Tag Archive: archaeology


Sorry I’ve been a bit lax in my original posting recently. It’s been a busy time and I added to my schedule a few sessions at an archaeological dig on the edge of Aylsham, the ‘Aylsham Roman Project’ next to a well known nursery, Woodgate.

Funded by the landowner and donations a professional archaeology Team from Britannia Archaeology supervised a huge army of volunteers in exposing two Roman pottery kilns and several other notable features, including iron age ditches and post holes. I spent time sieving spoil, washing finds and on my front prone over one of the kilns excavating around a mish mash of brick, tile and pottery clitter, often with a tiny trowel- the latter was the most rewarding activity, almost like an artistic act of creativity as I presented the solid features proud of their dirty surrounds. It turns out the kilns may be of national importance, as one of them still has its firing chamber intact , and the other appears to have had three walls built up around it as successive kilns collapsed.

After two weeks work a massive load of pottery and other finds have been amassed (nearly 15,000 by all accounts) and it’s planned to return here next year to continue the excavation…hopefully I’ll be around to take part (it was great fun), and may even extend my involvement to surveying and drawing.

Further information: Aylsham Roman Project Facebook page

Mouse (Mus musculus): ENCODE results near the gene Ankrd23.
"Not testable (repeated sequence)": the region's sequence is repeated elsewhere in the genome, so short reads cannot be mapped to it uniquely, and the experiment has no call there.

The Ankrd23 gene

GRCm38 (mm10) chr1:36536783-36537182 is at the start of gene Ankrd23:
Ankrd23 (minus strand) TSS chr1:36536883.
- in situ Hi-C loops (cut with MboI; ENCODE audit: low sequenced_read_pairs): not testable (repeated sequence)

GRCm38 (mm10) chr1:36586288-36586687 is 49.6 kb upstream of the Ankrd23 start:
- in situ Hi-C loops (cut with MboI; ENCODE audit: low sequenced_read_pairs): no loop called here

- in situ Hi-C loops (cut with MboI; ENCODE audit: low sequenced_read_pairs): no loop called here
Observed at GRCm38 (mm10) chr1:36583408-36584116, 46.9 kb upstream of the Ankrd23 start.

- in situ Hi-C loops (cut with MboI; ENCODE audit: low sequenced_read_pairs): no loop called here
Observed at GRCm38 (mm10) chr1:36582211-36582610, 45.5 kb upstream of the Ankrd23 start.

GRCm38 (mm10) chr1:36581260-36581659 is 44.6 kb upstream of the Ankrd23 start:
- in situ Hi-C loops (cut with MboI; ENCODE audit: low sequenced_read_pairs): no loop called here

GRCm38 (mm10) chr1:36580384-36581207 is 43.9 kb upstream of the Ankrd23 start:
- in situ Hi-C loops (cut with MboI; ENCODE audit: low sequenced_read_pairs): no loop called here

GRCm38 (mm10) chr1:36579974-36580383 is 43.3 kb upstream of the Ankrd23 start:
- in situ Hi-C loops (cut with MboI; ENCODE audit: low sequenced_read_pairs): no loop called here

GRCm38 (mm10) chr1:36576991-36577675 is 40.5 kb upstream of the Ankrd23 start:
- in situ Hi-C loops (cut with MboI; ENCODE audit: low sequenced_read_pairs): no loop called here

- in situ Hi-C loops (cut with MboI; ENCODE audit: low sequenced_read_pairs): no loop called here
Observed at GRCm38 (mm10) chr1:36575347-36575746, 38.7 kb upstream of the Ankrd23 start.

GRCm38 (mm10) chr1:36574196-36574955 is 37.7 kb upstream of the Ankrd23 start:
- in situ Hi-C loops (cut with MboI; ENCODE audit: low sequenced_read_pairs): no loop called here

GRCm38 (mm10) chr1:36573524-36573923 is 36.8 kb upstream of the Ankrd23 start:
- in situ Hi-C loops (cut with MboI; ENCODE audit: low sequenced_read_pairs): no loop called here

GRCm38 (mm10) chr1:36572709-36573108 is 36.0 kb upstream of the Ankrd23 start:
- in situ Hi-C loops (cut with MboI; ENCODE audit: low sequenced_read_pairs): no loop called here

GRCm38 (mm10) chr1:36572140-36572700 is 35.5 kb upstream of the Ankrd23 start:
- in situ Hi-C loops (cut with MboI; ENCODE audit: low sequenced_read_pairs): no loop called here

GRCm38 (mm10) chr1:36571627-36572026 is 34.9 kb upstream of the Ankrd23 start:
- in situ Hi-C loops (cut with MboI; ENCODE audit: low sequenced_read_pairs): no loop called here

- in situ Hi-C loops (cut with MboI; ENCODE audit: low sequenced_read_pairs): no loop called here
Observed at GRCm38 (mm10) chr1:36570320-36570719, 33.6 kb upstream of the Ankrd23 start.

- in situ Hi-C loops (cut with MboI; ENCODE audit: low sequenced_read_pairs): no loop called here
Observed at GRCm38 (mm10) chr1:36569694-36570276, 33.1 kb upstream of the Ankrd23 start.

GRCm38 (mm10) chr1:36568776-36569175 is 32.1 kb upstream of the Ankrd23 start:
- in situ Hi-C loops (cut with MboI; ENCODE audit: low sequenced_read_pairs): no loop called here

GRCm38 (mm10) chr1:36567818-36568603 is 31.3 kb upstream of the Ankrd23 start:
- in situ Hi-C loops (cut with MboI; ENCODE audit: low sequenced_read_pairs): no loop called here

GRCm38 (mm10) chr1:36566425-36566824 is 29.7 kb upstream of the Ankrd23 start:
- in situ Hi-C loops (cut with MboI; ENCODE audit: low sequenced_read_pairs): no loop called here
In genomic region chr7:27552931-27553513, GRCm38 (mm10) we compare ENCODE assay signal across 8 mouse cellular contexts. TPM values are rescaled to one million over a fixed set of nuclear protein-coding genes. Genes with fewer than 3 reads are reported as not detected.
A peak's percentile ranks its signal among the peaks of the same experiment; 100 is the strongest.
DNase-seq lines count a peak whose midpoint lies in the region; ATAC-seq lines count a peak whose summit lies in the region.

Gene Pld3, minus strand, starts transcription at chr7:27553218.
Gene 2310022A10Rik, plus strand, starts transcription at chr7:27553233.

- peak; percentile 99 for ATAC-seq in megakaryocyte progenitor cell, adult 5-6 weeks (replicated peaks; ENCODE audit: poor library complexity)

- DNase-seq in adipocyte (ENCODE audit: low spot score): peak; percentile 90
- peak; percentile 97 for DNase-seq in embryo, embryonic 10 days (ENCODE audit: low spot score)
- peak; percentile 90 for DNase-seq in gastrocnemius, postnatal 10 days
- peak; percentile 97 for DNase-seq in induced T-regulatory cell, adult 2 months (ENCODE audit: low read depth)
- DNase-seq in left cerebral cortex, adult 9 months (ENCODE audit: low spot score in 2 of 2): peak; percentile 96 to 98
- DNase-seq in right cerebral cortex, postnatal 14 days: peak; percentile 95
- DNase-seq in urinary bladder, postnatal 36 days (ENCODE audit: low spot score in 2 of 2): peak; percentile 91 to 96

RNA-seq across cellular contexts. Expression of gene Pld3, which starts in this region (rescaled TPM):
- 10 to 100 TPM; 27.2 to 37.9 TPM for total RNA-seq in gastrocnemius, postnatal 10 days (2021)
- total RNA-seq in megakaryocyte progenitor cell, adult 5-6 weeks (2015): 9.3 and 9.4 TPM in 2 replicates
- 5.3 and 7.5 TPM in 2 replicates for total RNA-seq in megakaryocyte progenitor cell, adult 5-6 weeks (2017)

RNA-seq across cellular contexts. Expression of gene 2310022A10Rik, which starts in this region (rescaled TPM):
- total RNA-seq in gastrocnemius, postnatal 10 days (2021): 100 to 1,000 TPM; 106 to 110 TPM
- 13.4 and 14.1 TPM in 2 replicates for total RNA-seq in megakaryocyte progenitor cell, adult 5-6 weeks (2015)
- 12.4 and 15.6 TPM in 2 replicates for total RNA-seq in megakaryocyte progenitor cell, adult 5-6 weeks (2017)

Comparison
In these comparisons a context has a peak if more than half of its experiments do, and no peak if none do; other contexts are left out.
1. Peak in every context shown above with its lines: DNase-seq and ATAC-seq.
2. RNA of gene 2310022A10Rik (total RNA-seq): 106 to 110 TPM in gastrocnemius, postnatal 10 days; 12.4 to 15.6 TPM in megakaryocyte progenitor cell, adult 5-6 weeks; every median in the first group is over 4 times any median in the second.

Old School Gardener

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WP_20150814_13_52_49_ProAs you may have picked up, I’ve been in Portugal again  recently. As well as visiting some old favourites, we ventured north to the old capital of the country, Coimbra (more on this in later posts), and on our way back to Lisbon stopped off at a wonderful historical site called Conimbriga. This site, a few miles south of Coimbra, was the Romans’ capital while they were here in Portugal, some two millenia ago.

OK, I know that this blog is supposed to be about gardens and gardening. But I occasionally feature something that is only loosely connected (if at all), just to add a bit of variety. And in truth, there is a link to gardening here, as you’ll see later.

This extensive site displays the bones of an important Roman settlement and includes some sensitive reconstruction to help you get the scale and proportions of the place- the recreation of the Forum is particularly impressive.

And the other immediately remarkable thing is the wealth of mosaic floors on show, some open to the air, others carefully protected under a large sheltering canopy.

But the really noteworthy feature- well I think so- is the re-creation of the Fountain Gardens, including (for 50 cents a go) the chance to see the way the fountains might have embellished this calm, sheltered space set amid the bustle of the wider settlement.

After touring the open site, it was something of a relief (from the sun) to get inside the nearby Museum, which helps add further interpretation to the site and houses a range of beautiful artefacts discovered here.

Old School Gardener

 

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